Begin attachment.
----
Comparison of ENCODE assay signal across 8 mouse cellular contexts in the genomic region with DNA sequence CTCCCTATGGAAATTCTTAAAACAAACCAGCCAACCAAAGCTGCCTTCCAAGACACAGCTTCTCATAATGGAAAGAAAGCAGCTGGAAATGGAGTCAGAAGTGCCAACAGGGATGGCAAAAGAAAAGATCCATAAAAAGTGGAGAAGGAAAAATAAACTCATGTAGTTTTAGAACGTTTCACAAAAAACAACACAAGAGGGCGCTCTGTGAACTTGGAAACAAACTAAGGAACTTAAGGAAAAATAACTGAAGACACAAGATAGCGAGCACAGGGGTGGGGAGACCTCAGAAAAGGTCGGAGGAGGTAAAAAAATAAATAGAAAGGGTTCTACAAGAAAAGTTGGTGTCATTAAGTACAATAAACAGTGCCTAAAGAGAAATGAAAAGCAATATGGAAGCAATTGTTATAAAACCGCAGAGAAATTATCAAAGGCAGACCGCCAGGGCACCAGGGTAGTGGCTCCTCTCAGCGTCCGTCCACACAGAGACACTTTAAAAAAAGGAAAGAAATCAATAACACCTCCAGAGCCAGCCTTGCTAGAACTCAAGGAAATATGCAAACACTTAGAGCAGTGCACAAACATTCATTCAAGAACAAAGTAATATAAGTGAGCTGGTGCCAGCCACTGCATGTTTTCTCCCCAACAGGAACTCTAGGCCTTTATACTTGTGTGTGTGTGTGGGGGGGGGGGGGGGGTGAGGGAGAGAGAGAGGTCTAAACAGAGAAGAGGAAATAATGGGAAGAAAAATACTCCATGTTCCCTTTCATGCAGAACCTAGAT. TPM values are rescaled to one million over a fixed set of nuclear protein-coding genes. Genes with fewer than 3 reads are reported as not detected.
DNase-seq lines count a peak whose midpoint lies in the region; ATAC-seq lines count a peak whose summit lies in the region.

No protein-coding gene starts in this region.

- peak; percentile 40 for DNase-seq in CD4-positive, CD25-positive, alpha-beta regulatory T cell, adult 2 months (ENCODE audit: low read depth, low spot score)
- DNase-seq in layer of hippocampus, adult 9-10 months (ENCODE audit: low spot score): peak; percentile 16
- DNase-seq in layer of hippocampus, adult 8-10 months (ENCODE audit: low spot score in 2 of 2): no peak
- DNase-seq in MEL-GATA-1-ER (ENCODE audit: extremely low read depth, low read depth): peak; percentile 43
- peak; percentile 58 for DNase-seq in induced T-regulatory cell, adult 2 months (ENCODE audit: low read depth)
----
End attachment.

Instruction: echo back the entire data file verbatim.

Comparison of ENCODE assay signal across 8 mouse cellular contexts in the genomic region with DNA sequence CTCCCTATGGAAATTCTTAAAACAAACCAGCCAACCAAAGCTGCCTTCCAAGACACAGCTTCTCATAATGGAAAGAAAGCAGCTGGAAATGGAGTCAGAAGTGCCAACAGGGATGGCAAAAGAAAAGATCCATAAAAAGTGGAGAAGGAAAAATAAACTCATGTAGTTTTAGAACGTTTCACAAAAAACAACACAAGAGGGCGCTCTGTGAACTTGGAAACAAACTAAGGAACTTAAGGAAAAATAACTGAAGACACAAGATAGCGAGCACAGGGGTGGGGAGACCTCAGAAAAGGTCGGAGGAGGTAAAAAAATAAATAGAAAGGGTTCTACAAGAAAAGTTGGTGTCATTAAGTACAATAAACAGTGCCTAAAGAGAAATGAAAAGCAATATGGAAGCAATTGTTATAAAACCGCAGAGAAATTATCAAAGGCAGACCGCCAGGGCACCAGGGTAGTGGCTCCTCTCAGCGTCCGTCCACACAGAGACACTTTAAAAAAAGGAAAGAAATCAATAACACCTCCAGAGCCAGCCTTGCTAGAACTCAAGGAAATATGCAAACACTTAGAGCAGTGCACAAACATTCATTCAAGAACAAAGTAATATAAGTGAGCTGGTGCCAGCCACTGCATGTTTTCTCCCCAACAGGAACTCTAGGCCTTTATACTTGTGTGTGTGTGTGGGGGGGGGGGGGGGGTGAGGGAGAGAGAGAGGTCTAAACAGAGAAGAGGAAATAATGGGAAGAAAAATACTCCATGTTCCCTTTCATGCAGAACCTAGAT. TPM values are rescaled to one million over a fixed set of nuclear protein-coding genes. Genes with fewer than 3 reads are reported as not detected.
DNase-seq lines count a peak whose midpoint lies in the region; ATAC-seq lines count a peak whose summit lies in the region.

No protein-coding gene starts in this region.

- peak; percentile 40 for DNase-seq in CD4-positive, CD25-positive, alpha-beta regulatory T cell, adult 2 months (ENCODE audit: low read depth, low spot score)
- DNase-seq in layer of hippocampus, adult 9-10 months (ENCODE audit: low spot score): peak; percentile 16
- DNase-seq in layer of hippocampus, adult 8-10 months (ENCODE audit: low spot score in 2 of 2): no peak
- DNase-seq in MEL-GATA-1-ER (ENCODE audit: extremely low read depth, low read depth): peak; percentile 43
- peak; percentile 58 for DNase-seq in induced T-regulatory cell, adult 2 months (ENCODE audit: low read depth)